New Westport school doors — tall order

Doors prompt debate: Is it time to start spending the surplus?

By Bruce Burdett
Posted 11/27/19

A debate about doors for Westport’s new school gave rise to a bigger question at the November 20 School Building Committee meeting. 

Since recent bidding for the project is tracking …

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New Westport school doors — tall order

Doors prompt debate: Is it time to start spending the surplus?

Posted

A debate about doors for Westport’s new school gave rise to a bigger question at the November 20 School Building Committee meeting. 

Since recent bidding for the project is tracking under budget (better than $2 million at last count), is it time to start spending some of that money on things that had previously been cut?

With most bids now in, “We are very confident to say that we are at $73 million very comfortably,” better than $2 million under the construction budget of $75 million, said Robert Gilchrist of Agostini Bacon Co., the firm the town hired to serve as Construction Manager at Risk to manage the project.

“This doesn’t mean you can go crazy and start adding crap back in,” another member of the construction team said at the previous meeting when the good bid news was  announced.

In defense of doors

Early in the year, when first bids for the school came in a stunning $10 million over budget, the committee launched a desperate search for places to cut, a process that changed the look and feel of the design in many ways.

Among the likely victims of that search were interior doors, lots of them, that the architect had originally drawn at 8’8” tall, but that a proposed cut would have trimmed to 7 feet tall for a savings of around $40,000.

Building Committee members were told that the Design Subcommittee had “voted and decided to recommend keeping the 8-foot doors,” at its last meeting, rather than opt for the shorter doors, an option that would have provided “a very minor savings.”

That prompted Building Committee Vice Chairwoman Tracy Priestner to say that it is her understanding that any such decisions are “to be made by the entire team.”

Those taller doors were important to architect Jonathan Levi, committee Chairwoman Dianne Baron replied because they would make the school look nicer. “To accommodate his wishes as the architect, we decided to have a Design Committee meeting to revisit it.” Any final decision would be up to the full committee, she said.

As a “finance person,” she is struggling with this, Ms. Priestner said.

“We voted as a committee to remove a lot of aesthetic features that we really wanted and we presented to our public … We had talked about that (the school) would have a traditional flavor” with features like roof caps. “We took some of those things off to save money and to bring it into budget yet some things we are (now) letting go for a design standpoint that don’t impact education and function.”

The height of the doors is indeed important, Mr. Levi said.

“Schools are different than office buildings. We think that a child walking into a classroom should have a feeling of being in a dignified place. The height of those doors is something that communicates that kind of dignity. I do think it is an educational issue because it has to do with the way students feel about themselves, the way they feel about the importance of learning,” Mr. Levi said. “We know that when we walk into a special building it has taller doors.” That $40,000 amount “is very small compared with the impact it will have on the perception of the building both by the students that will occupy it and the public that enters it.”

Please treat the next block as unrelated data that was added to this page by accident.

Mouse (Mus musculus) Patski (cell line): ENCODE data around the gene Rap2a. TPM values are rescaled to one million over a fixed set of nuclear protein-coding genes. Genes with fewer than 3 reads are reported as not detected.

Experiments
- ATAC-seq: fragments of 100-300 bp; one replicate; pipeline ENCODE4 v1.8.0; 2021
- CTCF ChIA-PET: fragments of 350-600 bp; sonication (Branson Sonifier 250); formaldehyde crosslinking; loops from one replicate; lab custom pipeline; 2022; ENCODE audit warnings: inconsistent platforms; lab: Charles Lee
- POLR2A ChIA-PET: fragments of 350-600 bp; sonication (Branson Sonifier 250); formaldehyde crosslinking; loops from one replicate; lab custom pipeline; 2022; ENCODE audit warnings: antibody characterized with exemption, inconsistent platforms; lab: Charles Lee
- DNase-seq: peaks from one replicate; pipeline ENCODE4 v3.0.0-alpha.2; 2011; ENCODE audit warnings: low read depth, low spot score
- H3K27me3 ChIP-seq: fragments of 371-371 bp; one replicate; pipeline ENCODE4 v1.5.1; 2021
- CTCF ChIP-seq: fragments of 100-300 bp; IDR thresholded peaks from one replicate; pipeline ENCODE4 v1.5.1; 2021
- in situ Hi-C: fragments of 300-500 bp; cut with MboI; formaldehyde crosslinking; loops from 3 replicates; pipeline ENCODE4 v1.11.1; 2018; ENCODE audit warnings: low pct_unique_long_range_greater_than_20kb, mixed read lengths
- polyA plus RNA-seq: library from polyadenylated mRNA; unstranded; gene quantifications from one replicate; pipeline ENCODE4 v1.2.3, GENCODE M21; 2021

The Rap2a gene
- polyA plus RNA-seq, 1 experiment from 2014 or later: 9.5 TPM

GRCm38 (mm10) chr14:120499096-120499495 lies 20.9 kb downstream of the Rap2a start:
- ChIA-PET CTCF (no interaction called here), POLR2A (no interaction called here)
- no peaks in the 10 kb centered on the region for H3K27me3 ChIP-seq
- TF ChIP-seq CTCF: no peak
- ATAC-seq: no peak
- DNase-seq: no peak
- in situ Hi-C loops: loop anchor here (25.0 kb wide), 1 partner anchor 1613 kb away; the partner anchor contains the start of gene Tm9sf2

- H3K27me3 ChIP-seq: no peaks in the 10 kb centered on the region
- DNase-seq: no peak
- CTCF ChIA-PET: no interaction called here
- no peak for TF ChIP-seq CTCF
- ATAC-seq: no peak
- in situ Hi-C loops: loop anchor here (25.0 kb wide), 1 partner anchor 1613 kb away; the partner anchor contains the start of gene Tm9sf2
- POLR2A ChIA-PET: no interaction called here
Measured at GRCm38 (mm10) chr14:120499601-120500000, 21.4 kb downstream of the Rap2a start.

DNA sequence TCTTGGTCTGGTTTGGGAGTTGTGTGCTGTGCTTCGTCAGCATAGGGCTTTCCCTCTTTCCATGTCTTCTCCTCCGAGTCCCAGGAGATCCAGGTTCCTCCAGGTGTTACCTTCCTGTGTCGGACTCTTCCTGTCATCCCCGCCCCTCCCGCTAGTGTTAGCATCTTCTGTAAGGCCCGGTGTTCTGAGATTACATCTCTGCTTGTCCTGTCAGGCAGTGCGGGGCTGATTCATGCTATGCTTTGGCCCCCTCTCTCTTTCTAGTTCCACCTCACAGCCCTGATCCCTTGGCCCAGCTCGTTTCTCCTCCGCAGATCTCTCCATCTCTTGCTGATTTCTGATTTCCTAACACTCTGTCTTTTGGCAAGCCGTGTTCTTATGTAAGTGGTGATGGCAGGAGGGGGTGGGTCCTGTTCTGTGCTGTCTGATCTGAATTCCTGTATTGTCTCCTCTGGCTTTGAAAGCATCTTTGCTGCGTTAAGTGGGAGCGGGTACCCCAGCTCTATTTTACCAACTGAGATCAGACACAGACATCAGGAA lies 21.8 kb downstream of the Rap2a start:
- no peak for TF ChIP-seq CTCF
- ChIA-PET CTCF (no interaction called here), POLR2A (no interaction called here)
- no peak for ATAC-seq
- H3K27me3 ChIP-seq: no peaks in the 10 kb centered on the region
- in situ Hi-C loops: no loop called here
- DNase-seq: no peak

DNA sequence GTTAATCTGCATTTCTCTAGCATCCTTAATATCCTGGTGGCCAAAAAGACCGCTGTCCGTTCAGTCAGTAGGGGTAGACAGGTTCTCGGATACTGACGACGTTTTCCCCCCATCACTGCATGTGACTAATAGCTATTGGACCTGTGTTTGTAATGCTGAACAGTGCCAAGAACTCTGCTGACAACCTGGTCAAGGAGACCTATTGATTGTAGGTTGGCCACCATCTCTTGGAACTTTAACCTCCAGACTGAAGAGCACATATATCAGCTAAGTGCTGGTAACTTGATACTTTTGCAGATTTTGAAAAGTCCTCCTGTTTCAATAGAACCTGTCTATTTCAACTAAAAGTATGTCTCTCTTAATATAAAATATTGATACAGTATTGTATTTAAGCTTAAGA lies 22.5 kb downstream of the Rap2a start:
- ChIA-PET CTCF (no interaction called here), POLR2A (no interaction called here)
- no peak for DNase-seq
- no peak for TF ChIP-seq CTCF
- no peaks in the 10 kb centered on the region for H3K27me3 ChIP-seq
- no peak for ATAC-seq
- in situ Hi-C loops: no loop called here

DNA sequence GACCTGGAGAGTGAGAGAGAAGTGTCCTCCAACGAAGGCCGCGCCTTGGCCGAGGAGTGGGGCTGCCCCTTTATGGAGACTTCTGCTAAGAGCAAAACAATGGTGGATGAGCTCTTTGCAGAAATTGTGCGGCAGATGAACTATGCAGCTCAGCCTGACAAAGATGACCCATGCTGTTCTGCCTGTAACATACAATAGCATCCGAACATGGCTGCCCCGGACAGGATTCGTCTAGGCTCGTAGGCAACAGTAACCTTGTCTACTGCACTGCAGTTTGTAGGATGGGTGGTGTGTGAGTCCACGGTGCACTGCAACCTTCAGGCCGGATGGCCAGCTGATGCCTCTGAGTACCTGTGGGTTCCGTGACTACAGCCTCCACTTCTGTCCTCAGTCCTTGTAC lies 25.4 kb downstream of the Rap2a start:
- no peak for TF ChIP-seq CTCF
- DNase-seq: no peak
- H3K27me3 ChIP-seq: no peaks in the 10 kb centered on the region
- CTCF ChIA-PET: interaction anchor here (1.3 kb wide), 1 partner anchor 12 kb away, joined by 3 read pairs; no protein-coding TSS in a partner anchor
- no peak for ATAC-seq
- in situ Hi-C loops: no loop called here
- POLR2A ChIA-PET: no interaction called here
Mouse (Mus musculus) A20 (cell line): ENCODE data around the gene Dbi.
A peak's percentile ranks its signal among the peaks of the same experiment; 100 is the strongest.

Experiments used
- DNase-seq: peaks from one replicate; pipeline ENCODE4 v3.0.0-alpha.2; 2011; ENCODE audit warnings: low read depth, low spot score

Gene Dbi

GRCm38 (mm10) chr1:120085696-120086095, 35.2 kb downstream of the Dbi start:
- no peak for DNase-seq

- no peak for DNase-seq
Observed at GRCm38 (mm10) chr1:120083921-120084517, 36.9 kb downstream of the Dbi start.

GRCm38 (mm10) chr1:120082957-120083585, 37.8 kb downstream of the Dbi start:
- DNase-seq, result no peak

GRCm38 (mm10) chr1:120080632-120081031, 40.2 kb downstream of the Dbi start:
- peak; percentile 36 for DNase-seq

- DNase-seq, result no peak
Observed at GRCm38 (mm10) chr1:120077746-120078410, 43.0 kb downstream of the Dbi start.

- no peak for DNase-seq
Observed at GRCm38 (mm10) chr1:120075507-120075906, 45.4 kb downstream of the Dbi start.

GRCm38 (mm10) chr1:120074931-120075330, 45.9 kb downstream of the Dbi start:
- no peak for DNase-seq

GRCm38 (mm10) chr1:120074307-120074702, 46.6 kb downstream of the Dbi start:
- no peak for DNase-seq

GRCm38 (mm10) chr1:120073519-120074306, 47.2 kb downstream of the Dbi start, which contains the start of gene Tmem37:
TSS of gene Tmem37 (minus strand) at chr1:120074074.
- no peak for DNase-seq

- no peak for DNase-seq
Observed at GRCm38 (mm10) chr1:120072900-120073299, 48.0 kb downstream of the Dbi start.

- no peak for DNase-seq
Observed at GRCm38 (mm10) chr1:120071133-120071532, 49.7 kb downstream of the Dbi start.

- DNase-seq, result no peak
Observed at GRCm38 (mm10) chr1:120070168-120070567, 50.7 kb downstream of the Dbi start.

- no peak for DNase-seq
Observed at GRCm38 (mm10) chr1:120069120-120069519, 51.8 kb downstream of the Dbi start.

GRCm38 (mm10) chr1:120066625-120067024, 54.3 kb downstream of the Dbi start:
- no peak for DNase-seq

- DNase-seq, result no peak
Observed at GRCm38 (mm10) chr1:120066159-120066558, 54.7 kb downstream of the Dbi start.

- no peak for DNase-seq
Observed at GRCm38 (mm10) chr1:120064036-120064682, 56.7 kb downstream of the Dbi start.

Ms. Priestner disagreed — As someone who works in schools, “$40,000 is an awful lot. We are struggling to put computers in classrooms — we are hoping to get a one-to-one (laptop per student) system going and we don’t know how to pay for that.” She said she knows the struggles the School Committee goes through “to make ends meet every year.”

Committee member David Cass said taller doors will also make a big difference by allowing more outside light into corridors. Such design considerations are important for 

“this building that we are going to be living in for 50 years.” 

“I don’t think you can equate things we are designing into the structure of the school with computers — it is apples and oranges” since this money can’t be used to buy computers.  

“We had a beautiful, fantastic design,” committee member Jeff Wade said, but when there was a need to save $10 million, “we went after everything.

“Well we are at a point now where, I’m not saying to open up any floodgates, to start spending … but I think we have certain things that are important to the feel and the pride that the kids and the people are going to feel in this space … I don’t want to get to the end and have everybody go there and say, ‘We paid how much for this?’”

Things like these doors “take you from that typical lower end construction to step it up a notch,” Mr. Wade added.

$40,000 is a lot of money, he agreed, but an amount that is diminished since the state will pay nearly half. “I think for that money, the impact is tremendous.”

Board of Selectmen Chairwoman Shana Shufelt suggested holding off on the door decision until all bids are in and the committee knows for certain “whether we are comfortably under budget,” unless, she added, there is urgency to the decision.

“The door frames we need yesterday,” a member of the construction team replied.

Ms. Shufelt then made a motion to accept the Design Committee’s recommendation to go with the taller doors.

The committee voted 7-6 in favor of that motion.

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